Widow in White

The Defenceless Target Of A Mysterious Intruder

It began on a rainy Saturday afternoon as Margo was entertaining her new neighbours at a small housewarming party. A car ran into one of the trees on her property, and an injured man was soon installed in her guestroom.

But the smashup, Margo soon learned, was no accident. The handsome, ruthless stranger was after something in the house, and nothing – not even Margo herself – was going to stand in his way of getting it.

Copyright 1973 by Morris Hershman. First Avon printing, January 1973. Cover art Walter Popp. (Thanks Ruben!)

The goddess of all gifts second-hand has been very good to me recently, with at least one lovely gothic a day picked up at the local charity shops this week. Monday’s acquisition was the very fair of face Widow in White and oh, how I love this cover!

One thing I’ve noticed about my Avon gothics though – the cover art is usually stunning but the covers are particularly vulnerable to wear and tear. Quite often the artwork is almost completely scuffed off. This one is in very good condition for an Avon gothic – well, for one found on this side of the Atlantic anyway.

Here’s a taster from the inside cover:

Morris Hershman (born 1926) wrote under several pseudonyms, including Sara Roffman, Janet Templeton, Lionel Webb and Jessica Wilcox. And it’s his Evelyn Bond persona that looks to be the most prolific, with at least twenty gothics published in the 60’s and 70’s.

Here’s a short biog on the author, taken from the Browne Popular Culture Library page:

Morris Hershman was born on January 31, 1926. He attended New York University. On September 6, 1969, he married Florence Verbell, a writer and editor, though they are now divorced.

Hershman writes under the pseudonyms: Evelyn Bond, Arnold English, Sara Roffman, Janet Templeton, Sam Victor, Lionel Webb, and Jess Wilcox. He also writes under various other private pseudonyms. A member of the Mystery Writers of America, Morris Hershman resides in New York City.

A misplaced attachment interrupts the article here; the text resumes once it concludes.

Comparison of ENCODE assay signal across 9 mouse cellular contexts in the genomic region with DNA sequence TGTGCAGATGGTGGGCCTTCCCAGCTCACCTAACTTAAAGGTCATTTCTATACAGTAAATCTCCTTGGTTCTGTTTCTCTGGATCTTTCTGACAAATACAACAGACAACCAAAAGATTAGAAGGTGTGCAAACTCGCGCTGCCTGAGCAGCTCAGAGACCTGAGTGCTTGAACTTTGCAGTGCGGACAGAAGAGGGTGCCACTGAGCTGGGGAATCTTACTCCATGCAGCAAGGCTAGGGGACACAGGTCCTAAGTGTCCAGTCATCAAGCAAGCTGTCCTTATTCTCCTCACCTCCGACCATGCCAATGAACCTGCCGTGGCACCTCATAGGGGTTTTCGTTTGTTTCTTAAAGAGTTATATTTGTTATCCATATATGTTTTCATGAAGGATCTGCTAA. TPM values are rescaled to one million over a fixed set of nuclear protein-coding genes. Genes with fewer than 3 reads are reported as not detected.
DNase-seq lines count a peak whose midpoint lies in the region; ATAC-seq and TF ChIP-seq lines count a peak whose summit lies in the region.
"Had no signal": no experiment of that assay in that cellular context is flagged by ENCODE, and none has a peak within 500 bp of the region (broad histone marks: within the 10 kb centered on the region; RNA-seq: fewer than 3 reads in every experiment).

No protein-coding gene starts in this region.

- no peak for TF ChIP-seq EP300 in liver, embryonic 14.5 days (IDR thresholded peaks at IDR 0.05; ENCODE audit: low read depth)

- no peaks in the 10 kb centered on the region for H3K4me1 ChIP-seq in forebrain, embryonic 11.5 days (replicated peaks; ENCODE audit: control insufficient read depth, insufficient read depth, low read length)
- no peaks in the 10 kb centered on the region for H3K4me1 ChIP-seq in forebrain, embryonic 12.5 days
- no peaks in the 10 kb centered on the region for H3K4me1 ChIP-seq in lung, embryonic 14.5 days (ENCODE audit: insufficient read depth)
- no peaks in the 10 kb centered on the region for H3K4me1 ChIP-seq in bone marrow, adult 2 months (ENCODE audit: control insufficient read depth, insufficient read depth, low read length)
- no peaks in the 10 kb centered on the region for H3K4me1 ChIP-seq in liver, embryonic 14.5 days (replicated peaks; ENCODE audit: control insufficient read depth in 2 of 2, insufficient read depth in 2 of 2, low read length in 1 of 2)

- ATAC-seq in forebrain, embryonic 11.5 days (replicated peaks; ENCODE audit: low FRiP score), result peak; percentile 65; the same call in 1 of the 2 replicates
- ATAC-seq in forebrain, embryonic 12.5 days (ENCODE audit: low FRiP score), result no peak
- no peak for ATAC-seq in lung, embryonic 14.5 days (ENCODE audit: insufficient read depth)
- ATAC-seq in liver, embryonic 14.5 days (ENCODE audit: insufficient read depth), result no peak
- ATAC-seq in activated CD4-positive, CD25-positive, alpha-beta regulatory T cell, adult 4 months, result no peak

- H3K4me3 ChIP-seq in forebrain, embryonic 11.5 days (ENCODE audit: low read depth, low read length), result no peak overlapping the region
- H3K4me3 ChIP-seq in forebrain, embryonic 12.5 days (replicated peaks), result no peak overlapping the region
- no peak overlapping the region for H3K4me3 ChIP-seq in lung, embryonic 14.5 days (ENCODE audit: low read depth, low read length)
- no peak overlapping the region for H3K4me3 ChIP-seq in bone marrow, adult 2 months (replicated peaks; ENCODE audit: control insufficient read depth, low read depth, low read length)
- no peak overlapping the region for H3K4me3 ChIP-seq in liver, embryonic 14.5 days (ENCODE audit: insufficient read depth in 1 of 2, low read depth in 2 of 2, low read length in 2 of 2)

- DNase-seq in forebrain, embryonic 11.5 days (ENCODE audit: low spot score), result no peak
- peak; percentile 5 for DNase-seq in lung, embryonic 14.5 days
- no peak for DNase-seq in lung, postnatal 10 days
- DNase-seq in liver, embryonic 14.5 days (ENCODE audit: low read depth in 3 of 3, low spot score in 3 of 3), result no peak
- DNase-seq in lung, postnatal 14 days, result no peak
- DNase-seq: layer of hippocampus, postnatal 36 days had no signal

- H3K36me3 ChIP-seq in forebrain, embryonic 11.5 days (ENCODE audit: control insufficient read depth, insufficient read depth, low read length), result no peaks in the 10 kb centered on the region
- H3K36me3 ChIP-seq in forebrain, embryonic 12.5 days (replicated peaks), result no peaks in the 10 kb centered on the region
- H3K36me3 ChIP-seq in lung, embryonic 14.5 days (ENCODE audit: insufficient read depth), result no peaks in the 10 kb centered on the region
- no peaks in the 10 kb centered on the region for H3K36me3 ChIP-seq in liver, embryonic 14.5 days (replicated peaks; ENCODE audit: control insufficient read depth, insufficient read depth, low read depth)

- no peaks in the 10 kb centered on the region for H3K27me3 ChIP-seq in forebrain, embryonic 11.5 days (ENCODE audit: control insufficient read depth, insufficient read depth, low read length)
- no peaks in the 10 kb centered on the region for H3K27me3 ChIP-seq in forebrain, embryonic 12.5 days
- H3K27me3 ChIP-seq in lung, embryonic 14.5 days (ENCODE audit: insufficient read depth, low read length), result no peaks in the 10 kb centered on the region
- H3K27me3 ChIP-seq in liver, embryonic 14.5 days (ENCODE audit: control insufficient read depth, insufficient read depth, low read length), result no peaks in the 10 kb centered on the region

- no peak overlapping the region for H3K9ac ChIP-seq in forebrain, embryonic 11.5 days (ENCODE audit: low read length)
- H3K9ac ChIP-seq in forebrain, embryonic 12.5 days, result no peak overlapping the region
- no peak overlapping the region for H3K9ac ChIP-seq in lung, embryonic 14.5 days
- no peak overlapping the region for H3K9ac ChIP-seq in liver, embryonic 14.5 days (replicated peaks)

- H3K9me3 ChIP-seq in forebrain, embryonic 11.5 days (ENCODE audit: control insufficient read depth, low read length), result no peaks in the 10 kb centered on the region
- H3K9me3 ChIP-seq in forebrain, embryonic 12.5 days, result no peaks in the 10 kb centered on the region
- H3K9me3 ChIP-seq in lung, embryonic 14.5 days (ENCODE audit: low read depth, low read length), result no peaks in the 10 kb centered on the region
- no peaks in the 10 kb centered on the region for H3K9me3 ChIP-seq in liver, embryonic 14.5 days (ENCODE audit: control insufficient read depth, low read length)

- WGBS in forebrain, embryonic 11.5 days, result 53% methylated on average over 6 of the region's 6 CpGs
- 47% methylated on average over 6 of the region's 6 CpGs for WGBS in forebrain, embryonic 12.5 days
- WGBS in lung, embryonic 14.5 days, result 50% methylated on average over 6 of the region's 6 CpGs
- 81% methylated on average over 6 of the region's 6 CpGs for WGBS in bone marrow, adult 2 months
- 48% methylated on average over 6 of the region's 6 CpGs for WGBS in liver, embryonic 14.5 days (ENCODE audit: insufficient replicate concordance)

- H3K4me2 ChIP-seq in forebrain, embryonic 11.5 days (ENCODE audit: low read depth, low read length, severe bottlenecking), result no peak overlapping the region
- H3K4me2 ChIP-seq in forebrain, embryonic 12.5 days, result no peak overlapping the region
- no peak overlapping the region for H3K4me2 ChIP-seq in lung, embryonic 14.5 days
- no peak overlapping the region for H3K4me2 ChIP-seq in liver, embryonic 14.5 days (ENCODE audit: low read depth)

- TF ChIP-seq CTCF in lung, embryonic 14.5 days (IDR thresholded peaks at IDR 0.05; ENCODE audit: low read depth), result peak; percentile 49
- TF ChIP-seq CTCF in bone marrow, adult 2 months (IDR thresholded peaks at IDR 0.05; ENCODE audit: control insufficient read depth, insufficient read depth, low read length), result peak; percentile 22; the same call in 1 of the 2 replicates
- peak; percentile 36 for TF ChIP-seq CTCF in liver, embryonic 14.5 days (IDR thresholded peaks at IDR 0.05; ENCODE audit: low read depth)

And some more information, with scans of all his lovely gothics, can be found over at Fantastic Fiction HERE.

To Seek Where Shadows Are

Posed for Death….

Laurie’s fiancé hated the apartment she’d chosen for them to live in when they got married. Steve couldn’t be specific, but something about the old Victorian building really bothered him.

But Laurie loved their future home. As she poked through the old rooms that had once served as an artist’s studio, she discovered a portrait of a lovely but obviously unhappy young girl that had been painted at the end of the last century. The pretty young model fascinated Laurie and she longed to know the reason for the sad expression on the girl’s face. Her curiosity would soon be satisfied – but at the risk of her engagement and, ultimately, her life!

Written by Miriam Benedict. First Avon printing December 1973.

A classic haunted house mystery. Our heroine, Laurie the Librarian, finds herself the new tenant of a old but ‘heaven sent’ apartment in an eerie Victorian house located in the bohemian part of town.

Of course Laurie falls in love with the apartment and can’t wait to start settling in to wedded bliss in her first new home with husband-to-be Steve.

Unfortunately Steve hates the place, won’t set foot in it actually, so for most of the story Laurie is left to renovate and redecorate on her ownsome, assisted by the occasional morale boosting bottle of wine and Chinese take away provided by her neighbour  and best friend, Alex the Artist,  who lives downstairs.

Things soon take a gothic turn for the worse when Laurie  becomes haunted by strange dreams and mysterious goings on that have a story of their own to tell – a tale about a beautiful artist’s model driven to despair by guilt and the  murderous attentions of  the artist’s jilted, jealous fiancée .

Isolated and vulnerable, driven to exhaustion by all her redecorating and stressed by the move, Laurie becomes more and more obsessed and endangered by these nefarious spirits. Bit by bit – and with a lot of help from her friends – she is able to unravel the mystery surrounding the secrets of this house, hopefully laying to rest the unhappy ghosts for good.

This was a fair to middling read in the gothic stakes. There were plenty of spooky happenings, including a sleepwalking, spirit possessed boyfriend with a penchant for past life regression, and a nice background story involving a doomed love affair  /  tragic love triangle from the past.

However, the overall execution of the story was a little inconsistent – this was yet another book that starts out good but gets spoiled by a rushed ending where the characters will say and do anything just to tie up the loose ends in time. As a result, some of the characterisation just did not seem too credible to me and so I found myself losing interest about two thirds of the way through.

On the plus side, there are some well written, genuinely gothicky moments and the cover art is especially beautiful. I love that spooky looking tree poking out from behind the curtain. Three out of five stars.